Notice how we’re passing a callback function to access the video data that is emitted by the Observable. We need to keep that in mind when testing these methods, because we can’t call them synchronously. To get an introduction to Observables in conjunction with Angular, make sure to read this article.
Alright, now that we know what the service we want to test looks like, let’s take a look at writing the tests.
Configuring a testing module
Before we can start writing test specs for our service APIs, we need to configure a testing module. This is needed because in our tests, we want to make sure that we aren’t performing actual http requests and use a
MockBackend instead. Our goal is to isolate the test scenario as much as we can without touching any other real dependencies. Since NgModules configure injectors, a testing module allows us to do exactly that.
When testing services or components that don’t have any dependencies, we can just go ahead an instantiate them manually, using their constructors like this:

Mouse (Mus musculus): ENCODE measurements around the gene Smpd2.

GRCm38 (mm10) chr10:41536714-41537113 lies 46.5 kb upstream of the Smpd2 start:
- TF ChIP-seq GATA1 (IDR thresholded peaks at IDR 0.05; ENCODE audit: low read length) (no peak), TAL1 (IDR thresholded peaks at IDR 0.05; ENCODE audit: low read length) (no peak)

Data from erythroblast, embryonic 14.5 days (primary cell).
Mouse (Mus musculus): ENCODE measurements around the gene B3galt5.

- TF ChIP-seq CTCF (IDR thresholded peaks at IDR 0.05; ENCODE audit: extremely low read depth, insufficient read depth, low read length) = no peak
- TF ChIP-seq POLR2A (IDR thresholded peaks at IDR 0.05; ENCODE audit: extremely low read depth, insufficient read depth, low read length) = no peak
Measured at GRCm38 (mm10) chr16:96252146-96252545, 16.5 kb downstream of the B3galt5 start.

Special Tip: When testing components and services that don’t have any dependencies, we don’t necessarily need to create a testing module.
To configure a testing module, we use Angular’s
TestBed is Angular’s primary API to configure and initialize environments for unit testing and provides methods for creating components and services in unit tests. We can create a module that overrides the actual dependencies with testing dependencies, using
This will create an NgModule for every test spec, as we’re running this code as part of a
beforeEach() block. This is a Jasmine API. If you aren’t familiar with Jasmine, we highly recommend reading their documentation.
Okay, but what does a configuration for such a testing module look like? Well, it’s an NgModule, so it has pretty much the same API. Let’s start with adding an
HttpModule and a provider for
VideoService like this:
This configures an injector for our tests that knows how to create our